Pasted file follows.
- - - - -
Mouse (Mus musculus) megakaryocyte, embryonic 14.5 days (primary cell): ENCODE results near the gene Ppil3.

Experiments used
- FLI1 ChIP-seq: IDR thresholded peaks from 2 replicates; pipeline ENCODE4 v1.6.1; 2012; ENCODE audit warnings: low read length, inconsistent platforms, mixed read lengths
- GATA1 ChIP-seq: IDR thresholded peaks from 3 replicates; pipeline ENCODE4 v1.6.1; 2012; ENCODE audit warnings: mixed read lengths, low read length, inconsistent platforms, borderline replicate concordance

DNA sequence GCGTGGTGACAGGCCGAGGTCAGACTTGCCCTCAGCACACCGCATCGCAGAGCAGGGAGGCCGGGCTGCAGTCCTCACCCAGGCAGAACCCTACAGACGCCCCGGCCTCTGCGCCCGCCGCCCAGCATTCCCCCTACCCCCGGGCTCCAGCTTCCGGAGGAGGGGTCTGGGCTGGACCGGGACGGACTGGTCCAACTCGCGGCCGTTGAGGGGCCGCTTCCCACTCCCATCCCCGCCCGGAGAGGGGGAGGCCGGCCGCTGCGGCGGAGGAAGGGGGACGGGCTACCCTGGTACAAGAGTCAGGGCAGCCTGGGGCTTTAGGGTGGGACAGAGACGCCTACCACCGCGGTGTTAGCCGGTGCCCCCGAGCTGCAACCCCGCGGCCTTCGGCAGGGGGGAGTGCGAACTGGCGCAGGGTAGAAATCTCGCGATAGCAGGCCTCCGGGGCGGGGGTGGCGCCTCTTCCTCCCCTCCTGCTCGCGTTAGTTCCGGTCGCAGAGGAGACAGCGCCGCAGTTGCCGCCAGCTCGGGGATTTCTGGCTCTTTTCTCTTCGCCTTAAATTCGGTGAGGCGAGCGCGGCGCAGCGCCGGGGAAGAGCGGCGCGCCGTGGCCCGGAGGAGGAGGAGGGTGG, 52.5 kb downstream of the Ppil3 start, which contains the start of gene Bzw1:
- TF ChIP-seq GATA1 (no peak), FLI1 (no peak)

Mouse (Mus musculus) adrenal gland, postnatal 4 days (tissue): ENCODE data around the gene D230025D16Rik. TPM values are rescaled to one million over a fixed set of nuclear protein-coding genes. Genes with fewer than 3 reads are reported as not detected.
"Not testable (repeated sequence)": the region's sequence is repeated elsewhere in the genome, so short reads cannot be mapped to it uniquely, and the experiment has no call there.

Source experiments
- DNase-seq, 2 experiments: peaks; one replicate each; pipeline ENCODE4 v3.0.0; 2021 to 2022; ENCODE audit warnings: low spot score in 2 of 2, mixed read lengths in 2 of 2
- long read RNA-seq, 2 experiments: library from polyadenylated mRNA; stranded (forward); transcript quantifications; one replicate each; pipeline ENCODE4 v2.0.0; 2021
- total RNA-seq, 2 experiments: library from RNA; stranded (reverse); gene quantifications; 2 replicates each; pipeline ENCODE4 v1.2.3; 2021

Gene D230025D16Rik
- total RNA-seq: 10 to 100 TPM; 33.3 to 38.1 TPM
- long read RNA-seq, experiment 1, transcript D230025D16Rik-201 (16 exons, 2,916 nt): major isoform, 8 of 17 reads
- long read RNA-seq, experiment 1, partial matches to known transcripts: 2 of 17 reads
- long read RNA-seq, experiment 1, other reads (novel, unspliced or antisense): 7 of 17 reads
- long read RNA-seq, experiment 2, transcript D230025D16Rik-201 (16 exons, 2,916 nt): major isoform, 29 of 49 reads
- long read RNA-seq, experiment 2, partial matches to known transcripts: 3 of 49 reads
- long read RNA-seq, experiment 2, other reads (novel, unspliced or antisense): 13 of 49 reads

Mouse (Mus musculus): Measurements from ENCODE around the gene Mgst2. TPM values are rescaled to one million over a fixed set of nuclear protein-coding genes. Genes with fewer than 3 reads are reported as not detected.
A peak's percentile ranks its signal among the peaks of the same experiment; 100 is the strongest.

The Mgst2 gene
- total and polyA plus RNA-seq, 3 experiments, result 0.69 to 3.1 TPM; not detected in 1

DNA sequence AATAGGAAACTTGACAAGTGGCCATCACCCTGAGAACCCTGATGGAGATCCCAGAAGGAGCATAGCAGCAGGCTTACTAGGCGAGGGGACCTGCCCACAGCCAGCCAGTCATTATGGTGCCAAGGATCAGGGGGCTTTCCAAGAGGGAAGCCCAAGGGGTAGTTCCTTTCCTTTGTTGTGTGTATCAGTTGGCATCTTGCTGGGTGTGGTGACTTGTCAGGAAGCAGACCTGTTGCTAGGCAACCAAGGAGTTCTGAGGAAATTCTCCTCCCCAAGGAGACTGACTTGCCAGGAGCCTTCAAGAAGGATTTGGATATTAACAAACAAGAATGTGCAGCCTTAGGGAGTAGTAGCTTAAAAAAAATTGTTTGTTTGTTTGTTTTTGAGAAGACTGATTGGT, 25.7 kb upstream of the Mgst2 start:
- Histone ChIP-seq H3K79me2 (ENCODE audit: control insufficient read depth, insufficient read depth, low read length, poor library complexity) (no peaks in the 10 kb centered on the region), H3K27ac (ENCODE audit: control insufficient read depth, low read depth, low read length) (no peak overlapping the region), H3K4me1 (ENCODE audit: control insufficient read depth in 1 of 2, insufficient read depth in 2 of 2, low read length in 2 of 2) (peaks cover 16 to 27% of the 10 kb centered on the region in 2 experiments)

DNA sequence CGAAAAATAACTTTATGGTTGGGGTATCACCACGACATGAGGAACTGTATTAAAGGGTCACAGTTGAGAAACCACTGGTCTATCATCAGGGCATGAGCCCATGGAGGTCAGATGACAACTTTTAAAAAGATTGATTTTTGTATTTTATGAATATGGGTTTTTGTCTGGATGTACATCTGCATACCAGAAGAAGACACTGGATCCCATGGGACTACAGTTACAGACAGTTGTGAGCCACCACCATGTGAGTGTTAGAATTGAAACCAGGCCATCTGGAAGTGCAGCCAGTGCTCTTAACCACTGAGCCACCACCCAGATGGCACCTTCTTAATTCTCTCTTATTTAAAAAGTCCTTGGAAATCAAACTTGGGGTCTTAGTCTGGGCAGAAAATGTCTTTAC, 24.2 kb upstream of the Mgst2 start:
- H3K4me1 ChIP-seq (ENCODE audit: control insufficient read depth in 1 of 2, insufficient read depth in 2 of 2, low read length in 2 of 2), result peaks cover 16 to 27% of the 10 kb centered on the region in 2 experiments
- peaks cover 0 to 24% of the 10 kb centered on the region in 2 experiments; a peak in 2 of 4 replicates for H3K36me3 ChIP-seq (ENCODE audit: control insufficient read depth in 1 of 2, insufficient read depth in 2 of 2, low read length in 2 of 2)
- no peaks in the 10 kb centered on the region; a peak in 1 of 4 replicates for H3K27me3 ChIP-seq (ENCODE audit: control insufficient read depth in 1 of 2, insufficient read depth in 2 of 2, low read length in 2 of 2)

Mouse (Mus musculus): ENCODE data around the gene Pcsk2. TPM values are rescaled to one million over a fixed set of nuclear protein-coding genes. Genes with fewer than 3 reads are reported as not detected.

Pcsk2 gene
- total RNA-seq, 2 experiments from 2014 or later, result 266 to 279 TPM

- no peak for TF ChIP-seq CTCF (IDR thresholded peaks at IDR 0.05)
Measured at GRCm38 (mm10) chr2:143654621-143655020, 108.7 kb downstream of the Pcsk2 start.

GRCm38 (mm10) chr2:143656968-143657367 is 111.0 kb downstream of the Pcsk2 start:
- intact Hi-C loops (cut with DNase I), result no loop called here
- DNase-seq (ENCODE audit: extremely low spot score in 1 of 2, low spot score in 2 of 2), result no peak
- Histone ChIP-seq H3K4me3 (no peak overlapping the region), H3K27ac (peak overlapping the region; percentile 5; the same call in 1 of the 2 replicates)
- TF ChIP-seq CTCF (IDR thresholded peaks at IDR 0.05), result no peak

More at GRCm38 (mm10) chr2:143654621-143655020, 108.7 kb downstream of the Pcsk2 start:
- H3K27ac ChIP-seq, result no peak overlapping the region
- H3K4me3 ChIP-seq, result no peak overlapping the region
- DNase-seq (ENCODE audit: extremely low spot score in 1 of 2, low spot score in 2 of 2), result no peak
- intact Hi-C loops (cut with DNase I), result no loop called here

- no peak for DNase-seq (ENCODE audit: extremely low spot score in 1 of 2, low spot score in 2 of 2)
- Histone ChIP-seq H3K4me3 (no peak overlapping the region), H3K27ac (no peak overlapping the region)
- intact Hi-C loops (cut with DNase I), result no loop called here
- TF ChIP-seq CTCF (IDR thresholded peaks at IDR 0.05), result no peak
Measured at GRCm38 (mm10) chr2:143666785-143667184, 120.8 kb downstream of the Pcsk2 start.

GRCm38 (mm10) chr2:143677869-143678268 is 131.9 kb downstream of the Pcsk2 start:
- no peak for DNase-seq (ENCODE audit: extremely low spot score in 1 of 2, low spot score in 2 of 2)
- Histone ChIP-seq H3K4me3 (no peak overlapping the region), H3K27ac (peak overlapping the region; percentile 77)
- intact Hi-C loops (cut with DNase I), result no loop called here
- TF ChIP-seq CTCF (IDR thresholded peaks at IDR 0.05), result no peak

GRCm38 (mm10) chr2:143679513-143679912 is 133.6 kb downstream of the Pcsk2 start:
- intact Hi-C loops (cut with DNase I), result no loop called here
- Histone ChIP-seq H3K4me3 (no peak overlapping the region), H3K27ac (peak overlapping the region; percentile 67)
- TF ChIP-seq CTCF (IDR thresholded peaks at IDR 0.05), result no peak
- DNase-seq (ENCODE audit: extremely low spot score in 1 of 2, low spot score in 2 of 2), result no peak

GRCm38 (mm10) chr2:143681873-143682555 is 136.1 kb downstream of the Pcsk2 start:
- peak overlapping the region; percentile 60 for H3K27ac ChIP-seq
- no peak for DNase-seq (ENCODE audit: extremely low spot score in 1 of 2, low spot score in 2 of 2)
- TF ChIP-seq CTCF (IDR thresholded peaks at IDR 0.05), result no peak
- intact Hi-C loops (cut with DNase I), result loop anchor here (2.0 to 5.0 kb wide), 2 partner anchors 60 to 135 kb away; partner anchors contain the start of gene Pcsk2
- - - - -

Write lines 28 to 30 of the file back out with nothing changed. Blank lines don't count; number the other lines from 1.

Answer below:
- H3K4me1 ChIP-seq (ENCODE audit: control insufficient read depth in 1 of 2, insufficient read depth in 2 of 2, low read length in 2 of 2), result peaks cover 16 to 27% of the 10 kb centered on the region in 2 experiments
- peaks cover 0 to 24% of the 10 kb centered on the region in 2 experiments; a peak in 2 of 4 replicates for H3K36me3 ChIP-seq (ENCODE audit: control insufficient read depth in 1 of 2, insufficient read depth in 2 of 2, low read length in 2 of 2)
- no peaks in the 10 kb centered on the region; a peak in 1 of 4 replicates for H3K27me3 ChIP-seq (ENCODE audit: control insufficient read depth in 1 of 2, insufficient read depth in 2 of 2, low read length in 2 of 2)